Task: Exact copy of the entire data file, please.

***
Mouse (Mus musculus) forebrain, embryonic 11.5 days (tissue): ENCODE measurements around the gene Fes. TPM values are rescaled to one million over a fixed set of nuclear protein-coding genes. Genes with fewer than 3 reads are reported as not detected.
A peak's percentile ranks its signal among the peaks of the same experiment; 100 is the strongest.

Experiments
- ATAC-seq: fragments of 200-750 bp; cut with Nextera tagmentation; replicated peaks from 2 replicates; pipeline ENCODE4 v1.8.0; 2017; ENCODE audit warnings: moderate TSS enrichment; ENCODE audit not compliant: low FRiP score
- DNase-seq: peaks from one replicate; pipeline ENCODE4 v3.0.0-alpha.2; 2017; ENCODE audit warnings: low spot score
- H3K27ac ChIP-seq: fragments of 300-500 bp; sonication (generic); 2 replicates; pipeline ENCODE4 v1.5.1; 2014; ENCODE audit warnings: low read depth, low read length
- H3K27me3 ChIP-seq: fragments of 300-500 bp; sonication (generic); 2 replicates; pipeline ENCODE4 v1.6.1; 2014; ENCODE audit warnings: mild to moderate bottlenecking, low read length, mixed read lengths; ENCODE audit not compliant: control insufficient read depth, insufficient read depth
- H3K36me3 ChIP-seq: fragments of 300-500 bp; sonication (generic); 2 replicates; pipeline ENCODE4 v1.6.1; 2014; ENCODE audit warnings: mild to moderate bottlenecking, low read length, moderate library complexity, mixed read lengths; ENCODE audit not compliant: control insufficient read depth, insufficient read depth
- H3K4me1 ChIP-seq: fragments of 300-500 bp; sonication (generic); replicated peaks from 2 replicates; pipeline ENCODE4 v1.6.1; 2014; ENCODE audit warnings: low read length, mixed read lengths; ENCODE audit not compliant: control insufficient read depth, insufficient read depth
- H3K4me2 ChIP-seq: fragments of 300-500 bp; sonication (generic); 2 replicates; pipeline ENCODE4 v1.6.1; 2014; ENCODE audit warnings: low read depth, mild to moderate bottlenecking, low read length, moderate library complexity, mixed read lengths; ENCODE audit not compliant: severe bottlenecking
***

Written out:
Mouse (Mus musculus) forebrain, embryonic 11.5 days (tissue): ENCODE measurements around the gene Fes. TPM values are rescaled to one million over a fixed set of nuclear protein-coding genes. Genes with fewer than 3 reads are reported as not detected.
A peak's percentile ranks its signal among the peaks of the same experiment; 100 is the strongest.

Experiments
- ATAC-seq: fragments of 200-750 bp; cut with Nextera tagmentation; replicated peaks from 2 replicates; pipeline ENCODE4 v1.8.0; 2017; ENCODE audit warnings: moderate TSS enrichment; ENCODE audit not compliant: low FRiP score
- DNase-seq: peaks from one replicate; pipeline ENCODE4 v3.0.0-alpha.2; 2017; ENCODE audit warnings: low spot score
- H3K27ac ChIP-seq: fragments of 300-500 bp; sonication (generic); 2 replicates; pipeline ENCODE4 v1.5.1; 2014; ENCODE audit warnings: low read depth, low read length
- H3K27me3 ChIP-seq: fragments of 300-500 bp; sonication (generic); 2 replicates; pipeline ENCODE4 v1.6.1; 2014; ENCODE audit warnings: mild to moderate bottlenecking, low read length, mixed read lengths; ENCODE audit not compliant: control insufficient read depth, insufficient read depth
- H3K36me3 ChIP-seq: fragments of 300-500 bp; sonication (generic); 2 replicates; pipeline ENCODE4 v1.6.1; 2014; ENCODE audit warnings: mild to moderate bottlenecking, low read length, moderate library complexity, mixed read lengths; ENCODE audit not compliant: control insufficient read depth, insufficient read depth
- H3K4me1 ChIP-seq: fragments of 300-500 bp; sonication (generic); replicated peaks from 2 replicates; pipeline ENCODE4 v1.6.1; 2014; ENCODE audit warnings: low read length, mixed read lengths; ENCODE audit not compliant: control insufficient read depth, insufficient read depth
- H3K4me2 ChIP-seq: fragments of 300-500 bp; sonication (generic); 2 replicates; pipeline ENCODE4 v1.6.1; 2014; ENCODE audit warnings: low read depth, mild to moderate bottlenecking, low read length, moderate library complexity, mixed read lengths; ENCODE audit not compliant: severe bottlenecking